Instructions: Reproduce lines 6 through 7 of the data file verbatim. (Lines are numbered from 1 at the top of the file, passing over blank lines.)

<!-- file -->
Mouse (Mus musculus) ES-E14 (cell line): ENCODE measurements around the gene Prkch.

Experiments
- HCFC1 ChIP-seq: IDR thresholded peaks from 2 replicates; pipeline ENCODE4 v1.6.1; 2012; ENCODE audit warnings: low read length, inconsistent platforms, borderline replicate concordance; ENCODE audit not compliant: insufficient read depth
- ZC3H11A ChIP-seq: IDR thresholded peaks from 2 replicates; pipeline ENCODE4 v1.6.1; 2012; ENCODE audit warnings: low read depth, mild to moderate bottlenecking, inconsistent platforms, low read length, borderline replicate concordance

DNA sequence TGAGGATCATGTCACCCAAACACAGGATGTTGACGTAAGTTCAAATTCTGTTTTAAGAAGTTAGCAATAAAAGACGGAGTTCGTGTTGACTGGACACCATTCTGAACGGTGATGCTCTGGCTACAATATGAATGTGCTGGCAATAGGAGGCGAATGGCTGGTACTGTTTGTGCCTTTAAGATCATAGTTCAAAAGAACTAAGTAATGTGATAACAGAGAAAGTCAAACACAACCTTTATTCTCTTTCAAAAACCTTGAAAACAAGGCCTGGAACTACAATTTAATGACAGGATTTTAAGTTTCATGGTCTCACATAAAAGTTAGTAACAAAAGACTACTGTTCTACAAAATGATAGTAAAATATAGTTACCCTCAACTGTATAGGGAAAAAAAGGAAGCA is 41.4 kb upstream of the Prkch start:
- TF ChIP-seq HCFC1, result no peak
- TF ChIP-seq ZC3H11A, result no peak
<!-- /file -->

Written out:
- TF ChIP-seq HCFC1, result no peak
- TF ChIP-seq ZC3H11A, result no peak